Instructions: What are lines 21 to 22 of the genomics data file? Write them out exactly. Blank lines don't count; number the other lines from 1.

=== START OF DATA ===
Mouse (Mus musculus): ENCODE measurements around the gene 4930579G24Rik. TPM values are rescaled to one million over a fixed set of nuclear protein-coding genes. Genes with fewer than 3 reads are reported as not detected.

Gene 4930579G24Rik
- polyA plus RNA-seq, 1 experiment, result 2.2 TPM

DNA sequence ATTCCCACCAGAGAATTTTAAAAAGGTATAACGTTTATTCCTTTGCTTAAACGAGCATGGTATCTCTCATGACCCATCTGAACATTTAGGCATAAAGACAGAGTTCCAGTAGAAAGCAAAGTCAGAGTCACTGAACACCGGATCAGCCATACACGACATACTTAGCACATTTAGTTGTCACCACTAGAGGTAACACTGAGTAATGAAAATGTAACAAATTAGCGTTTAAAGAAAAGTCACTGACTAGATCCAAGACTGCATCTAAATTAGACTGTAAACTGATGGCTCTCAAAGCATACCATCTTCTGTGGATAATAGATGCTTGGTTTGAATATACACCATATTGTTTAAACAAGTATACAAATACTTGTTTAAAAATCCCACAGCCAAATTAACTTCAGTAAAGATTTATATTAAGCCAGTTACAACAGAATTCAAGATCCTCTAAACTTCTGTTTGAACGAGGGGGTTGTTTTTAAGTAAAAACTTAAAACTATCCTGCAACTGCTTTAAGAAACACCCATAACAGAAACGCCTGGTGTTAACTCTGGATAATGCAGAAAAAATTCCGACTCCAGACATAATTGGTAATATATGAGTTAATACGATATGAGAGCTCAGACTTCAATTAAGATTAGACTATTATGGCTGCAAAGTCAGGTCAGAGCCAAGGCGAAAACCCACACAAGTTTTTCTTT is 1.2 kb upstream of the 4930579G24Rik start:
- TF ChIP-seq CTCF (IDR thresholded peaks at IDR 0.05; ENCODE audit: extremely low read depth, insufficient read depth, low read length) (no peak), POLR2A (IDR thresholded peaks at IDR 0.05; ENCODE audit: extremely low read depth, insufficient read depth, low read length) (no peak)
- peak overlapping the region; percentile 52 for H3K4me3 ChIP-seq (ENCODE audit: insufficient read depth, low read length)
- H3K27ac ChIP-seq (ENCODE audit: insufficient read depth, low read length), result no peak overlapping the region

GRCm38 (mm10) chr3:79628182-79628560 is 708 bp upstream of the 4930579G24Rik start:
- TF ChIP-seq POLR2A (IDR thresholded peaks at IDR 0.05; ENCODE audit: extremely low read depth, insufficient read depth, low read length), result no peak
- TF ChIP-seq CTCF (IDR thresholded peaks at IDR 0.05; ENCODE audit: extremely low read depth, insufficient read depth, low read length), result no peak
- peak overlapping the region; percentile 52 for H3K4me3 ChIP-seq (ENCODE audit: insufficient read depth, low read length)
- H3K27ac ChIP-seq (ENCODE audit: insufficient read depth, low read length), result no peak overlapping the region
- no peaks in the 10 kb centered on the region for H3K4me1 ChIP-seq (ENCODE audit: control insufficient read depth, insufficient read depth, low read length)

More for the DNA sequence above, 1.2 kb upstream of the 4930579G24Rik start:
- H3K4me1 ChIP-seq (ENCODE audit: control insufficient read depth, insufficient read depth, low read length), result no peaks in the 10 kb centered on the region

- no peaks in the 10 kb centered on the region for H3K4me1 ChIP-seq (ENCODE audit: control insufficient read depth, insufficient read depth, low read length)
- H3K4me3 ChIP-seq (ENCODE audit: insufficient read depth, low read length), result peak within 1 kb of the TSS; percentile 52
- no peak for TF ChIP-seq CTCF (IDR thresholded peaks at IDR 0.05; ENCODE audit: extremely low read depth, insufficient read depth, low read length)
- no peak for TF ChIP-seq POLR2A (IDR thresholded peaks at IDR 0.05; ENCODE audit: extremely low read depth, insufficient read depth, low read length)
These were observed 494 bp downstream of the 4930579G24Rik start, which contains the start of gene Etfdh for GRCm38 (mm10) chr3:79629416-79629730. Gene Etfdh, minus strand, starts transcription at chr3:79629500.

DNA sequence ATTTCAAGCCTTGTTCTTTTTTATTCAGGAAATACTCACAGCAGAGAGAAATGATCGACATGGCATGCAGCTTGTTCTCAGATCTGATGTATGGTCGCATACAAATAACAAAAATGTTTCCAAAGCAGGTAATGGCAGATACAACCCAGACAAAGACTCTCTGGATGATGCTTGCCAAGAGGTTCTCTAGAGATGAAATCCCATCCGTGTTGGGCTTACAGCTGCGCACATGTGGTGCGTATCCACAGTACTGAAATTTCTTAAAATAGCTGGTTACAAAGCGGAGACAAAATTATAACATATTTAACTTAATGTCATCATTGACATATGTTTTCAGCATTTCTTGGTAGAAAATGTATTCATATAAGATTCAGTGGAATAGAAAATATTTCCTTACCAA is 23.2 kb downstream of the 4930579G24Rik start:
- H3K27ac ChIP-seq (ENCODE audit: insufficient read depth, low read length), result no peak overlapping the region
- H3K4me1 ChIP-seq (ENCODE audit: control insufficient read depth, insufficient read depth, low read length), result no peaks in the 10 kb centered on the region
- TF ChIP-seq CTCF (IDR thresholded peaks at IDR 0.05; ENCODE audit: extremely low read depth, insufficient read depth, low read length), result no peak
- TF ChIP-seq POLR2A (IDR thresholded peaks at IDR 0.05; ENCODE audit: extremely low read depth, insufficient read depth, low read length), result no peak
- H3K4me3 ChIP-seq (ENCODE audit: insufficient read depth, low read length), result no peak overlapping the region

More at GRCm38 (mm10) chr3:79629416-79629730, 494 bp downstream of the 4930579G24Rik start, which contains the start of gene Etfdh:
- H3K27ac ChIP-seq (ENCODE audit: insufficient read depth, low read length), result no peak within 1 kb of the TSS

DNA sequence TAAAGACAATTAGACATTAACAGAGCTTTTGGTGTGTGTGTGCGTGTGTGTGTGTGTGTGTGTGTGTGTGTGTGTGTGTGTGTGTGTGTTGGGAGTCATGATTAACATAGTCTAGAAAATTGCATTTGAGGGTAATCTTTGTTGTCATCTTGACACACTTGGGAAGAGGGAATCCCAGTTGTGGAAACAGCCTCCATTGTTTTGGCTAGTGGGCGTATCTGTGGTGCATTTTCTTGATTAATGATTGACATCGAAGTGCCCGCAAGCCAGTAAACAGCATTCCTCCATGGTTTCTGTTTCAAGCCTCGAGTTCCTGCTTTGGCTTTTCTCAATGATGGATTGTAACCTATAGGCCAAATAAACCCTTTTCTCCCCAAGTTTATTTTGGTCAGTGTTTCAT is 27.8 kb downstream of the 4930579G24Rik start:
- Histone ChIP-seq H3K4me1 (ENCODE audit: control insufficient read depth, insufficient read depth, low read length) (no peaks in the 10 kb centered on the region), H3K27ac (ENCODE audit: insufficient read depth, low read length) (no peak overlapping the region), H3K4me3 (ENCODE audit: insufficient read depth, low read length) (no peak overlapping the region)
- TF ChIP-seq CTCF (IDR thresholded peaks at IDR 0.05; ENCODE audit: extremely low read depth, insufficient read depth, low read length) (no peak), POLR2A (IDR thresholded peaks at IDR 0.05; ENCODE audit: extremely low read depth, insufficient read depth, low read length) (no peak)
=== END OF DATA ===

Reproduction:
DNA sequence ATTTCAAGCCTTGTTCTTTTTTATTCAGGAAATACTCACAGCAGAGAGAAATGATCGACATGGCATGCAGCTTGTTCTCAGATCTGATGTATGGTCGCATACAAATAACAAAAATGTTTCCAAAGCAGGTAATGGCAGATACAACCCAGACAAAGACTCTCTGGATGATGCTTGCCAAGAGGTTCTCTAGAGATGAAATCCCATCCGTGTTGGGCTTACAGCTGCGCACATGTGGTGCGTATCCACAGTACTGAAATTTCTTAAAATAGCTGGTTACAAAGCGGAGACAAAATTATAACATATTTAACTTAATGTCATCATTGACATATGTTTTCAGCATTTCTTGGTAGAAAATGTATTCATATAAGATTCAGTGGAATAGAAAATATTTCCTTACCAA is 23.2 kb downstream of the 4930579G24Rik start:
- H3K27ac ChIP-seq (ENCODE audit: insufficient read depth, low read length), result no peak overlapping the region